Interior painting requires proper attention to the materials chosen, surface preparation and painting details prior to painting your rooms. What appears to be the simple decisions surrounding what type of paint and/or primer, what finish or sheen you want, the color of the paint, and how much paint you will need to paint a room can involve many critical decisions to get the proper paint application and look you want. The condition of your existing surface, including what type of paint is already on the surface, the repairs and the surface preparation work before painting must be accounted for.
Most of the time will certainly be spent on surface preparation for a quality paint job. Actually applying the appropriate primer and paint becomes an easy task, and results are long lasting and superior, if the proper preparation of the surface is done. The prep work required may include cleaning, scraping, sanding, wall repair, glazing, plastering, and other procedures. Thus the condition of your existing paint and surfaces must be considered per whether one can paint on the existing surface, what prep work and primer are required, as well as the amount of primer and paint to purchase, i.e. the number of coats of primer and paint to be applied so defects do not show through. Final prep work prior to painting includes using masking tape to edge out window and frames, etc., preparing the brushes, rollers, and containers so no loose fibers end up applied to your paint coat, and spreading adequate drop clothes to prevent drips or spills from becoming a problem.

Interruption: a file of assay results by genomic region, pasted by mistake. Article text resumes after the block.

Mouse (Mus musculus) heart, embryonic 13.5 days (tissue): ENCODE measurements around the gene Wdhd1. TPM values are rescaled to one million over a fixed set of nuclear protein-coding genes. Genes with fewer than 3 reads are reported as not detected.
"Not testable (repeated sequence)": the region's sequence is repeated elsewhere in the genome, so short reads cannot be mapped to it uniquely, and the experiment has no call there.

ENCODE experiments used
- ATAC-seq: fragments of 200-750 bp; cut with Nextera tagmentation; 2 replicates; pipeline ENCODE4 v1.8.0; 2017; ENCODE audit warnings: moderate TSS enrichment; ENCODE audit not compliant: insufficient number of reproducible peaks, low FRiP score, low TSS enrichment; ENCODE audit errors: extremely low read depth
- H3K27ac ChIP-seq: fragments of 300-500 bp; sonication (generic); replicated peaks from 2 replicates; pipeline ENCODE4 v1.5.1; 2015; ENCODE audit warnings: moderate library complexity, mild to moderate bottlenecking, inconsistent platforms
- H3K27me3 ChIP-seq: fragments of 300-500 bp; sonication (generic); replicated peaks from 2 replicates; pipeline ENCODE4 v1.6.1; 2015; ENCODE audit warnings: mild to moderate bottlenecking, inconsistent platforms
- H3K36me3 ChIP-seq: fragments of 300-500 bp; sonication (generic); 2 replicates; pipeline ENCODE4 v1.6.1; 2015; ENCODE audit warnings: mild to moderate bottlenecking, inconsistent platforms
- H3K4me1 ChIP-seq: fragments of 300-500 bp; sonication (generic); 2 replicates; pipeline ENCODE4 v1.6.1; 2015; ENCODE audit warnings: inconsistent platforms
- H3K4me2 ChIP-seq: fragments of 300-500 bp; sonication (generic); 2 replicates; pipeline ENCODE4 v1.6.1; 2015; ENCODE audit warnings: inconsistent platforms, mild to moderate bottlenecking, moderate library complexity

Deciding on the primer coat type, whether water based or acrylic, depends on what needs to be covered up so the color and finish you want is exactly what results. If you are going to paint with oil based paint over a latex paint or vice versa, your prep work and primer as well as your paint’s color and level of gloss all have to be chosen carefully so they do not create problems. The type of paint typically involves choosing oil based or latex based, typically to match what you already have on your walls. Paint choice also includes the gloss or sheen desired, with the most sheen being high gloss paint on down the line to semi-gloss, satin, eggshell, and then flat and matt finishes having the least sheen. Each finish type has their advantages and disadvantages.
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For instance the more gloss to the paint the easier it is to clean, and the more light reflected or sheen and the more defects in your wall due to poor prep work or lack of primer can show up. While color matching is made easier by the computer color mixing that most paint stores now have, it is a good idea to mix all your like colored paint into one container so that all paint applications do not vary in shade. The paint brush work in corners and edges is done first, and then the roller painting is done. This roller finish then covers most of the brush finish and makes for a smoother and more even application. 1-3 coats of paint may be required to achieve the color, finish and look that is desired. A good paint job will pay attention to the details of prep work and painting so that the look you want is achieved and lasts.